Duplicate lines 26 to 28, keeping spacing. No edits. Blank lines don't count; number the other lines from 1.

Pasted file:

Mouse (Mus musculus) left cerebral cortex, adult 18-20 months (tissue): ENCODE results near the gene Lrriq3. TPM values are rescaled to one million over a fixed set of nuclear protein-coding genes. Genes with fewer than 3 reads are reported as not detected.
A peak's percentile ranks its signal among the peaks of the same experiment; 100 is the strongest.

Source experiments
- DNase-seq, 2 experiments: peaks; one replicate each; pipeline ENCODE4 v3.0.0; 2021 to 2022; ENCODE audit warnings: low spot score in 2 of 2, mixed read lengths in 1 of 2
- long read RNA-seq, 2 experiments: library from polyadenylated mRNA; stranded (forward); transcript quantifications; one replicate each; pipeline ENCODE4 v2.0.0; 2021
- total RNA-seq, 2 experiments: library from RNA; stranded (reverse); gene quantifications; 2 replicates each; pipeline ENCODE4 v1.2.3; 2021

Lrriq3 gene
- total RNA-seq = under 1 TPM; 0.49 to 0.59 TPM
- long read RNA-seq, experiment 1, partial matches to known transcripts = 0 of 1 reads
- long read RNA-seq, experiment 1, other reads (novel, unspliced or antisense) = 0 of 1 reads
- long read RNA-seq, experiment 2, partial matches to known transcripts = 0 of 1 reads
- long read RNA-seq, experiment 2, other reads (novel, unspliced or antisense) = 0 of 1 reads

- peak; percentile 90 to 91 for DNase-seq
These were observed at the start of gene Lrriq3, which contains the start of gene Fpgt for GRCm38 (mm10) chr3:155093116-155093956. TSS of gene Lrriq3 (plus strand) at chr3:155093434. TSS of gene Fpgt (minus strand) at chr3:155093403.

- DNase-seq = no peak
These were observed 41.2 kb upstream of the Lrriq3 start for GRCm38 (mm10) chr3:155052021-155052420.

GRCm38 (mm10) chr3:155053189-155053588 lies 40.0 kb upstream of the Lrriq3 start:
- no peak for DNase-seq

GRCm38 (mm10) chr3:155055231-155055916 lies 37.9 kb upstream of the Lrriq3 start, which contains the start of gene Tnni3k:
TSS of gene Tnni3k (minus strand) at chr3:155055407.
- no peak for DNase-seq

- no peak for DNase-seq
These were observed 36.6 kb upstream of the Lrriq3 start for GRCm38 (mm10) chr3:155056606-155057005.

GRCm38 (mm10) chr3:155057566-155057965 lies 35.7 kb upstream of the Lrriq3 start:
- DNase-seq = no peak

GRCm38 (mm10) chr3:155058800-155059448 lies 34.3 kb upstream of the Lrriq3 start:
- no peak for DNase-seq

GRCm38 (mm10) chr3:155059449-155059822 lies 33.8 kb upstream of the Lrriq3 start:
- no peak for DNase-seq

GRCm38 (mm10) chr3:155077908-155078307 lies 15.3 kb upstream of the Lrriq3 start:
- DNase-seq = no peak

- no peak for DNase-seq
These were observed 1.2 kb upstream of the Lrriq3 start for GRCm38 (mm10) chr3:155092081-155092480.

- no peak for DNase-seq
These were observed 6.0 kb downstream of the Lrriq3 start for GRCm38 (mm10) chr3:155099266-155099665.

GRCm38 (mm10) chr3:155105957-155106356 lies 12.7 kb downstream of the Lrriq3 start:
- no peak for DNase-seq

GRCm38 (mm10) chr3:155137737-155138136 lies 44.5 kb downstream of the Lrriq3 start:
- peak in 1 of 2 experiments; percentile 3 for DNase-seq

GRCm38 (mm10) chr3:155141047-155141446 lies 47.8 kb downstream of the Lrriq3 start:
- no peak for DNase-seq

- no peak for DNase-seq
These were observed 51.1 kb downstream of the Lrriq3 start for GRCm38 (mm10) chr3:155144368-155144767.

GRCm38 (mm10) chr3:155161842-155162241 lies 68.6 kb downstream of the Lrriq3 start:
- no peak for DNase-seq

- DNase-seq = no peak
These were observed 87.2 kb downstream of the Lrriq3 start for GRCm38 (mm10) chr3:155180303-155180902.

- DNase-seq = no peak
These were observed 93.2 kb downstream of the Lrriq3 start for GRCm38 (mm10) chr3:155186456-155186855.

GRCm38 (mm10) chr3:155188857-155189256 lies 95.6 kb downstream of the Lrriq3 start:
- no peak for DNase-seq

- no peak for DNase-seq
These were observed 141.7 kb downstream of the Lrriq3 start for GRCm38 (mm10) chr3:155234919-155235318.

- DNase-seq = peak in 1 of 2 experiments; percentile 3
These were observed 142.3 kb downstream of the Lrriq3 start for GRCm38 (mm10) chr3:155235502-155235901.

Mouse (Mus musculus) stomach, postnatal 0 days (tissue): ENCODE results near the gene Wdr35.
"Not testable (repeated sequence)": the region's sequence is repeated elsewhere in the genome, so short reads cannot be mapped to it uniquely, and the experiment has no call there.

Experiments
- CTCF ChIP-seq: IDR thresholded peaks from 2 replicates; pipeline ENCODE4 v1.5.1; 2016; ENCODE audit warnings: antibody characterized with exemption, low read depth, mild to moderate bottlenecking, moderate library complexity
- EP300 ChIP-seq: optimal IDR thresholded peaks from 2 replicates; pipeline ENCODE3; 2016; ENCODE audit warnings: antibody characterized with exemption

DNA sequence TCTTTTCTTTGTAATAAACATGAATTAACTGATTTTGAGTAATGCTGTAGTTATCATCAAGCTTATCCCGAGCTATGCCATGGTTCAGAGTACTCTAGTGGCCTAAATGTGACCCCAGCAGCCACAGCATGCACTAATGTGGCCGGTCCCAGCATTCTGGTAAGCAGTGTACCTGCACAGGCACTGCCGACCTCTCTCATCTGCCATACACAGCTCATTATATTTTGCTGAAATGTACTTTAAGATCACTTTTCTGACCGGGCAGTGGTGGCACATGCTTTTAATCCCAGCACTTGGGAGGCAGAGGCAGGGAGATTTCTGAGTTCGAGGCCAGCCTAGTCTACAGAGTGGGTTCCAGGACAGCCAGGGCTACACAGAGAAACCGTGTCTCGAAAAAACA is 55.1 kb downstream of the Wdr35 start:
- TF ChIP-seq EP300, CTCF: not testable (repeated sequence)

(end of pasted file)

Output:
GRCm38 (mm10) chr3:155058800-155059448 lies 34.3 kb upstream of the Lrriq3 start:
- no peak for DNase-seq

GRCm38 (mm10) chr3:155059449-155059822 lies 33.8 kb upstream of the Lrriq3 start: